4. Moral Argument. — The claim that anyone seriously committed to respect moral values as exercising a sovereign claim upon his life must thereby implicitly believe in the reality of a transhuman source and basis for these values. Kant argues that both immortality and existence of God are postulates of the moral life. To recognize moral claims as taking precedence over all other interests is, implicitly, to believe in a reality of some kind, other than the natural world, that is superior to oneself and entitled to our obedience.
This is not a proof of God’s existence, but a move towards some transcendental reality. It can be questioned on the basis of there existing perfectly naturalistic explanations for morality, as psychology increasingly shows.
Arguments against God’s Existence :
Durkheim’s Sociological Theory of Religion — Gods are imaginary beings unconsciously fabricated by society as instruments whereby society exercises control over the thoughts and behavior of the individual. Attributes of a deity — a symbol for society and communal interests over the individual, necessary for survival. Australian aborogines — tribe or clan was a psychic organism, where individuals were not yet fully separated from the group mind. In advanced societies this primitive unity has enjoyed a partial revival in times of war, nationalism taking religion’s place.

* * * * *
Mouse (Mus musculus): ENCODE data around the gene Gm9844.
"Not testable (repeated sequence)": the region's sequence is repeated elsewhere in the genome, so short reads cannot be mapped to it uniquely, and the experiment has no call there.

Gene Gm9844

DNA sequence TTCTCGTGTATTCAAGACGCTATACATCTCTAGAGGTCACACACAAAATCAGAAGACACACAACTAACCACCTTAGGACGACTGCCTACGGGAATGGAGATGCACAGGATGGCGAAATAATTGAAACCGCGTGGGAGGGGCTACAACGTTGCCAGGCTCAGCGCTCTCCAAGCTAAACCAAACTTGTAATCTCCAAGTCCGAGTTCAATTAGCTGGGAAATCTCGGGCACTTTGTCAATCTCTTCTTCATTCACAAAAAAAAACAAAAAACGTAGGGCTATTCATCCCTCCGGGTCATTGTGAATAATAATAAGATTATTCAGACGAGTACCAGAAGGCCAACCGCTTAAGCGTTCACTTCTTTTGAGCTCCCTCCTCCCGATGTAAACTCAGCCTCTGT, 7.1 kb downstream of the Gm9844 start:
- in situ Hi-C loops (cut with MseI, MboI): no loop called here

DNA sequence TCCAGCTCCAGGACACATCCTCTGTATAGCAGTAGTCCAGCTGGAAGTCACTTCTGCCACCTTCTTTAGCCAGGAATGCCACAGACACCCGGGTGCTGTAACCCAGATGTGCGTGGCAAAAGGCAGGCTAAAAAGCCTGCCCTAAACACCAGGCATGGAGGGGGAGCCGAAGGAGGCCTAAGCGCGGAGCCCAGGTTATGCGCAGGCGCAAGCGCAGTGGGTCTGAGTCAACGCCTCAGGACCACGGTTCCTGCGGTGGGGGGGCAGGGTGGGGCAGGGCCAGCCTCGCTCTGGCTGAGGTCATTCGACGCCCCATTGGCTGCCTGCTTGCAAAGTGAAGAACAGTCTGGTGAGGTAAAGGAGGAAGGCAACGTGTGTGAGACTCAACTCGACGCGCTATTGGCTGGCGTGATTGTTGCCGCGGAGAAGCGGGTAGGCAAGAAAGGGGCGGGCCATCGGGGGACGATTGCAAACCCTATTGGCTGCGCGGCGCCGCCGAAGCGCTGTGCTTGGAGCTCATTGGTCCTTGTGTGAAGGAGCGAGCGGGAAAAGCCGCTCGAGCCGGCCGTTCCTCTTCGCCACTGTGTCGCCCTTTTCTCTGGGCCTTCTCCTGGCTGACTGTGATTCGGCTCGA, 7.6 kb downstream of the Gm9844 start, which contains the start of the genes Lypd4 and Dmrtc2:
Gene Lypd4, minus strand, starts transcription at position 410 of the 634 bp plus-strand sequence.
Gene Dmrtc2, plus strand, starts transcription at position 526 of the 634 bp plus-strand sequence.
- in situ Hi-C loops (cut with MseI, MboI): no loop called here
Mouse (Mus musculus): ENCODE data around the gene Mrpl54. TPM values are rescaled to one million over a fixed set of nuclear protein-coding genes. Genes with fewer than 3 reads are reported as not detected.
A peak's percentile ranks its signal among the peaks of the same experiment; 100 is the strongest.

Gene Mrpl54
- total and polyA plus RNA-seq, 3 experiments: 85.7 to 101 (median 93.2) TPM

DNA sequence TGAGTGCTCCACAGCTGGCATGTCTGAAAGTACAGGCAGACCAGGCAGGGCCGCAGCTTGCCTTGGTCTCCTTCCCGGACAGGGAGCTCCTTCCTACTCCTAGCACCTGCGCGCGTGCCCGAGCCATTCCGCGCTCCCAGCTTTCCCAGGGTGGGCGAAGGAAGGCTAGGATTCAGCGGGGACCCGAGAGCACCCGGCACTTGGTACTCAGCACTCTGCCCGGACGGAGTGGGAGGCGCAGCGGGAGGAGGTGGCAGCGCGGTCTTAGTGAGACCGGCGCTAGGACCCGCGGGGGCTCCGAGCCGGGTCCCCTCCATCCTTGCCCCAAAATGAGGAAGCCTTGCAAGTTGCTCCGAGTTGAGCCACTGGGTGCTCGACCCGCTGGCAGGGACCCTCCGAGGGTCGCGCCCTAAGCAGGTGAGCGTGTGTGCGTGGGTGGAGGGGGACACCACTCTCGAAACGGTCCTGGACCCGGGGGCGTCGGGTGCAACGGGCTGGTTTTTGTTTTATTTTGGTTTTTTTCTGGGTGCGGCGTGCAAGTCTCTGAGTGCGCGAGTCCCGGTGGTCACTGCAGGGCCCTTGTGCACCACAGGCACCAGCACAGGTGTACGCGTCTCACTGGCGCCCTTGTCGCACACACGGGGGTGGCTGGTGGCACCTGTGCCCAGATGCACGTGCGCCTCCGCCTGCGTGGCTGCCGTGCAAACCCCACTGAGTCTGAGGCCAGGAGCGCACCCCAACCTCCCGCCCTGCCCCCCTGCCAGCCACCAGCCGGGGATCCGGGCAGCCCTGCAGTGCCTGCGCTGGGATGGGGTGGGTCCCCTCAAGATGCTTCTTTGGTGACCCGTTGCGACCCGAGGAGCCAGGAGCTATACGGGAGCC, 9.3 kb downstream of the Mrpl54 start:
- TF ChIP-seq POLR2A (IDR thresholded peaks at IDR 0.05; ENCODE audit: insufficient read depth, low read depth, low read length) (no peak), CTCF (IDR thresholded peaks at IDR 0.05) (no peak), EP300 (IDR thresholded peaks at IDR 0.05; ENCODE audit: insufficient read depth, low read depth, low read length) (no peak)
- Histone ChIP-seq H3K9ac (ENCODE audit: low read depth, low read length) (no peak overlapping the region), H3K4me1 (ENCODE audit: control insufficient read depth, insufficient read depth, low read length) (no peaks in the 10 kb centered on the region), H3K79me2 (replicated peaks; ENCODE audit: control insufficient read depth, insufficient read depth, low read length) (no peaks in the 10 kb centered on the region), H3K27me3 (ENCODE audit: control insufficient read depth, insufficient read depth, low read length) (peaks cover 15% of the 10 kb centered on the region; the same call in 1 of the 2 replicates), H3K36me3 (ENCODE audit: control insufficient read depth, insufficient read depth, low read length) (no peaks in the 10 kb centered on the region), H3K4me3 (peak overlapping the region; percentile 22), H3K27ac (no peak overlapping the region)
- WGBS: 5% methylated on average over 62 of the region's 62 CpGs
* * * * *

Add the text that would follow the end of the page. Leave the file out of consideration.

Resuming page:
God as people’s final succor and security — the way in which the individual is carried and supported in all aspects of life by society. The Human Animal has created God in order to preserve its own social existence.
How do you account for the fact that “god loves all human beings” being a teaching, if religion is supposed to develop from tribal instincts? It also does not account for moral prophets who seem to go against the society’s collective impulse and seem to be inspired by divinity.
Freudian Theory of Religion — religious beliefs are illusions, fulfillments of the oldest, strongest and most insistent wishes of mankind. It is a mental defense against the threatening aspects of nature. The human imagination transforms these forces into mysterious personal powers. The solution adopted in the Judaic-Christian tradition is to project upon the universe the buried memory of our father as the great protecting power. The face that smiled at us in the cradle, now magnified to infinity, smiles down upon us from the heaven. Thus religion is the universal obsessional neurosis of humanity, which may be left behind when at last people learn to face the world, relying no longer on illusions but upon scientifically authenticated knowledge. Faith is a psychological crutch.
The final argument against God is Science. Evidence is the final arbiter of knowledge. There are no miracles. There is no verifiable proof of God.
The Problem of Evil — Why is there so much suffering? The common defense is that moral evil is related to human freedom and responsibility. To be a person is to be a finite center of freedom, with the choice to act wrongly. But there is no contradiction involved in saying that God might have made people who would be genuinely free but who could at the same time be guaranteed always to act rightly.
If all our thoughts and actions are divinely predestined, then however free and responsible we may seem to ourselves to be, we are not free in the sight of God and must be like puppets. Such freedom would be comparable to patients acting out of posthypnotic suggestions. It is suggested that God could have created such beings – but there is no point in doing so if God wanted to create sons and daughters rather than puppets.